science museum (project 1: how things work)
A piece of rock from the moon.
A white peacock. Not to be confused with albino peacocks, white peacocks have a genetic mutation known as leucism, which causes the lack of pigments in the plumage. Albino mammals and birds have a complete lack of color and red or pink eyes while white peafowl have blue eyes.
"This three dimensional magnetic resonance imaging (MRI) scan shows the unique structures of a volunteer's brain. By scanning many individual brains, neuroscientists build standard human brain templates on which to base general conclusions about how the brain works."
Exhibit on various types of phobias.
how things work
Organising 10 objects (keychains) by colour.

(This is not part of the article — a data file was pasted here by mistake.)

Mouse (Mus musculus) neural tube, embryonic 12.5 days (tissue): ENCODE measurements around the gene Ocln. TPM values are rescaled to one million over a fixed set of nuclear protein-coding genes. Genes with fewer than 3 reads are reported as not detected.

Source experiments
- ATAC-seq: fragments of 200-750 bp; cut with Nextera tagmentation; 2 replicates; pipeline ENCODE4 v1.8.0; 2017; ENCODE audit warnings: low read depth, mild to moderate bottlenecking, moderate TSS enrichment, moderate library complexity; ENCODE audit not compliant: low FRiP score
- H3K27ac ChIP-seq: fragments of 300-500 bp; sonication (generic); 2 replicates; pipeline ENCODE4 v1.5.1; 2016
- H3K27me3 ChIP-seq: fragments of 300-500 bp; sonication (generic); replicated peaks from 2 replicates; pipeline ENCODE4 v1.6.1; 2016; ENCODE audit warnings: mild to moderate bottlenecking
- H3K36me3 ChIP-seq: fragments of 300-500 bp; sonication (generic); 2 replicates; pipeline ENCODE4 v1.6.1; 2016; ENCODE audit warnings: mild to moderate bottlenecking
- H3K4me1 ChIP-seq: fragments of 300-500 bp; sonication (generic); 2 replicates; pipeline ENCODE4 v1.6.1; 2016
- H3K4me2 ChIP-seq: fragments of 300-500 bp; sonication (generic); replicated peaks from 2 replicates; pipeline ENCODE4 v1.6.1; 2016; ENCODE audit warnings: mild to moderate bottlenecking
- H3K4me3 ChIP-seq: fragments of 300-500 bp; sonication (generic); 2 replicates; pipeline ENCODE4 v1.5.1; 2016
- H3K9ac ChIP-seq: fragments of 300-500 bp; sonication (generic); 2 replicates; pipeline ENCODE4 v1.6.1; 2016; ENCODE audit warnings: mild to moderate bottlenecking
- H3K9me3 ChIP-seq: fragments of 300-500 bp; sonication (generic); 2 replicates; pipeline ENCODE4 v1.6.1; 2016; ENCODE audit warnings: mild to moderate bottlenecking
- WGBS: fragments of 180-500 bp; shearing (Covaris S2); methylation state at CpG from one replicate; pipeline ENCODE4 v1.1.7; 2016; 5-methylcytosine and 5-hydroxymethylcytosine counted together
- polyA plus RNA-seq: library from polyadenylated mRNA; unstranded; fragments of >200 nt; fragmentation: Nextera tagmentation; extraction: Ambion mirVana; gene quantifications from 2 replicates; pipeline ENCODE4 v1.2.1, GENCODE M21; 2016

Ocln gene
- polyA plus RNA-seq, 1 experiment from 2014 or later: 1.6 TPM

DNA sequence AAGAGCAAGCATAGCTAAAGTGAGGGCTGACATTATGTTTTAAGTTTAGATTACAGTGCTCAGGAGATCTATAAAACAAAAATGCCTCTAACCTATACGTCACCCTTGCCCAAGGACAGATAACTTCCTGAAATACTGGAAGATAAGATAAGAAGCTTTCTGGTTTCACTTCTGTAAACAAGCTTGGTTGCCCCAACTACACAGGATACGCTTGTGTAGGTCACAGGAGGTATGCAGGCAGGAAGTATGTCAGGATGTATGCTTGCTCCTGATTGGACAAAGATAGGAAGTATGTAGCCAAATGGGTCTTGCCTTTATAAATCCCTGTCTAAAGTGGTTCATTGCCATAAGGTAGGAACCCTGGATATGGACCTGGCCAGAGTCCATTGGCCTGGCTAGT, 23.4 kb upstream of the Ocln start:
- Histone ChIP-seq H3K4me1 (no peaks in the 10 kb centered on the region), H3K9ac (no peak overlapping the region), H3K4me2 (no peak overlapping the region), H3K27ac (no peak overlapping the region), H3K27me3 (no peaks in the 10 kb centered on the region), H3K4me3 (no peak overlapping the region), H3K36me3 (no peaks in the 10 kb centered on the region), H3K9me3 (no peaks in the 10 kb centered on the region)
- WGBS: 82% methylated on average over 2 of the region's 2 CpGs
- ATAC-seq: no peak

project 2: made to persuade
Sticker for Cigarette Lighter
An exhibit on assigned gender and gender identity.
Drawn by Stephen Wiltshire, an artist known from drawing accurate cityscapes, sometimes only after seeing them briefly.
"The dead can still speak to us through their DNA, when we can recover it. Genetic material preserved within ancient skeletons can show their links to us, and their life story. Long-buried bones, teeth and skulls can reveal the height, diet, gender and even the medical history of our ancestors."
3D printed objects
Display of glass eyes.
Exhibits related to phrenology and memory.
One of the bean shaped pods dotted around the exhibit.
Apollo 10 command module, 1969.
'Materials House' by Thomas Heatherwick.
A1 poster made in class on the topic "How To Survive".